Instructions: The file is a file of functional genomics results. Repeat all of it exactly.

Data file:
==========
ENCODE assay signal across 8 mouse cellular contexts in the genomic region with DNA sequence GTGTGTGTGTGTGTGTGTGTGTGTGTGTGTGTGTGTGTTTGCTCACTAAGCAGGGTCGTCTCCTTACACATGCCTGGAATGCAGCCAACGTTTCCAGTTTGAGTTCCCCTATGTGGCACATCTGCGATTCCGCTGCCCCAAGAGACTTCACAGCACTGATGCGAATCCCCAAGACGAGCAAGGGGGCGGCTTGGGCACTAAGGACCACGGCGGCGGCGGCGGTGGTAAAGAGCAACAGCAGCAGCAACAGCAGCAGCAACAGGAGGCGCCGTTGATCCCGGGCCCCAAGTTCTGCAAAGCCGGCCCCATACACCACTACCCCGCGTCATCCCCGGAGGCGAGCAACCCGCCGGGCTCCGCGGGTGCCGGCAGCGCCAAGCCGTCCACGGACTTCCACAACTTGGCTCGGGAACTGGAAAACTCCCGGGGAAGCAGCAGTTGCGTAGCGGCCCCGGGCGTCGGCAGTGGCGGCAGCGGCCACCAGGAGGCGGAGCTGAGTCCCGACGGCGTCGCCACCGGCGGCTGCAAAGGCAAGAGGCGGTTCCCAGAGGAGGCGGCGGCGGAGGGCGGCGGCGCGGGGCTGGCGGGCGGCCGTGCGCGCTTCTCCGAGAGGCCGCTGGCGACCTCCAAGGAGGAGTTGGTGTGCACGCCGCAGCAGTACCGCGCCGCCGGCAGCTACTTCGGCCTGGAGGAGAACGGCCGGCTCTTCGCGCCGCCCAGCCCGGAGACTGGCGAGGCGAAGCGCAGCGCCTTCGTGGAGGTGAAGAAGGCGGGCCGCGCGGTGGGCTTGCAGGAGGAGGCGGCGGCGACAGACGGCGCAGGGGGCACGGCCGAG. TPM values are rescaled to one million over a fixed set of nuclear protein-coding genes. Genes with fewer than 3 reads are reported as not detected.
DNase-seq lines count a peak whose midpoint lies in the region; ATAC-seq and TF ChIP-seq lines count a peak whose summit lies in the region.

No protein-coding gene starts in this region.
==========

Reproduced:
ENCODE assay signal across 8 mouse cellular contexts in the genomic region with DNA sequence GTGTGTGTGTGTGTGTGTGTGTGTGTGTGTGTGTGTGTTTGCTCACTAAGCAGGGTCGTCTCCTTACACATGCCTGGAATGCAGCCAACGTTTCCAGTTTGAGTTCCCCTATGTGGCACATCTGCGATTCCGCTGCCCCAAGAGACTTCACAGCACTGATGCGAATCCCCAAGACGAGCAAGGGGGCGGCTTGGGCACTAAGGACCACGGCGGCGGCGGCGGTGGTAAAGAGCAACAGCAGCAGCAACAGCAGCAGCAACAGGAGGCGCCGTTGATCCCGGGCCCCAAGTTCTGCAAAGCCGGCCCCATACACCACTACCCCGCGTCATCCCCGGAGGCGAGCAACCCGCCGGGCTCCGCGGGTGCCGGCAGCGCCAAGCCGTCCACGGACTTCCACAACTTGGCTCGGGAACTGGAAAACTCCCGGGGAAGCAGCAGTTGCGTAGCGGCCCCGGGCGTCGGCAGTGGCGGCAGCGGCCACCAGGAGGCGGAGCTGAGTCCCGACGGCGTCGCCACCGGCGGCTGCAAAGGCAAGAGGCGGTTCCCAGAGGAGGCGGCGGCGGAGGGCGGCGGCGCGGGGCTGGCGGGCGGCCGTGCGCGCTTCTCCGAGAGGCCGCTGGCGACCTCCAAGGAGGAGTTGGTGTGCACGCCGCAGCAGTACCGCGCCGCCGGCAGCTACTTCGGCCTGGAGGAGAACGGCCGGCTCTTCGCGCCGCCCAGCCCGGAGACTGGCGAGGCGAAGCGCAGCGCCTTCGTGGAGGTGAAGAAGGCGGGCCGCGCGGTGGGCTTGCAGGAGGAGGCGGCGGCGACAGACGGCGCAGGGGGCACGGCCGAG. TPM values are rescaled to one million over a fixed set of nuclear protein-coding genes. Genes with fewer than 3 reads are reported as not detected.
DNase-seq lines count a peak whose midpoint lies in the region; ATAC-seq and TF ChIP-seq lines count a peak whose summit lies in the region.

No protein-coding gene starts in this region.